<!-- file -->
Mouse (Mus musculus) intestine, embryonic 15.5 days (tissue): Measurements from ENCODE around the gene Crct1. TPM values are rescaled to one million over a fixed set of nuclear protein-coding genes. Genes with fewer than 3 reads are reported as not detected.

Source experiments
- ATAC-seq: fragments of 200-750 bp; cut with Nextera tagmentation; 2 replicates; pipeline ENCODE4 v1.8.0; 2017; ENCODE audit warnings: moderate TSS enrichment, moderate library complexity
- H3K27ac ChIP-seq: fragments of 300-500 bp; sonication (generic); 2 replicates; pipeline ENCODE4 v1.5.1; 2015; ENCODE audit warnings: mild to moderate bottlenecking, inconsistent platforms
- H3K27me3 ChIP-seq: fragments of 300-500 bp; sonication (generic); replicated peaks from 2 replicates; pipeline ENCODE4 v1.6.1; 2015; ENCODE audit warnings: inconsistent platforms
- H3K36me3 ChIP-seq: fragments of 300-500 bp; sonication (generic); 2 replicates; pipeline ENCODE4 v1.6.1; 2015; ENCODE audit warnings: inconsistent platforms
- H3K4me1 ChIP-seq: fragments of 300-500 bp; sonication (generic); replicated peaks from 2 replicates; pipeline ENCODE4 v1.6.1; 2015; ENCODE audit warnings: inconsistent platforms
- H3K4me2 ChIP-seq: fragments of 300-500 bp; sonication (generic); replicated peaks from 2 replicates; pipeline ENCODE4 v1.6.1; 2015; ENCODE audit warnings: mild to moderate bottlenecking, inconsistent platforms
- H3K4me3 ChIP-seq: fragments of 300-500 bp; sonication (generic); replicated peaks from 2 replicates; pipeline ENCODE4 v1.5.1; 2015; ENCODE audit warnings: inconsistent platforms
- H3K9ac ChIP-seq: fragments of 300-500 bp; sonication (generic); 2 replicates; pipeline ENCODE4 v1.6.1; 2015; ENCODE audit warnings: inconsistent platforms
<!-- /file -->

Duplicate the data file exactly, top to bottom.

Mouse (Mus musculus) intestine, embryonic 15.5 days (tissue): Measurements from ENCODE around the gene Crct1. TPM values are rescaled to one million over a fixed set of nuclear protein-coding genes. Genes with fewer than 3 reads are reported as not detected.

Source experiments
- ATAC-seq: fragments of 200-750 bp; cut with Nextera tagmentation; 2 replicates; pipeline ENCODE4 v1.8.0; 2017; ENCODE audit warnings: moderate TSS enrichment, moderate library complexity
- H3K27ac ChIP-seq: fragments of 300-500 bp; sonication (generic); 2 replicates; pipeline ENCODE4 v1.5.1; 2015; ENCODE audit warnings: mild to moderate bottlenecking, inconsistent platforms
- H3K27me3 ChIP-seq: fragments of 300-500 bp; sonication (generic); replicated peaks from 2 replicates; pipeline ENCODE4 v1.6.1; 2015; ENCODE audit warnings: inconsistent platforms
- H3K36me3 ChIP-seq: fragments of 300-500 bp; sonication (generic); 2 replicates; pipeline ENCODE4 v1.6.1; 2015; ENCODE audit warnings: inconsistent platforms
- H3K4me1 ChIP-seq: fragments of 300-500 bp; sonication (generic); replicated peaks from 2 replicates; pipeline ENCODE4 v1.6.1; 2015; ENCODE audit warnings: inconsistent platforms
- H3K4me2 ChIP-seq: fragments of 300-500 bp; sonication (generic); replicated peaks from 2 replicates; pipeline ENCODE4 v1.6.1; 2015; ENCODE audit warnings: mild to moderate bottlenecking, inconsistent platforms
- H3K4me3 ChIP-seq: fragments of 300-500 bp; sonication (generic); replicated peaks from 2 replicates; pipeline ENCODE4 v1.5.1; 2015; ENCODE audit warnings: inconsistent platforms
- H3K9ac ChIP-seq: fragments of 300-500 bp; sonication (generic); 2 replicates; pipeline ENCODE4 v1.6.1; 2015; ENCODE audit warnings: inconsistent platforms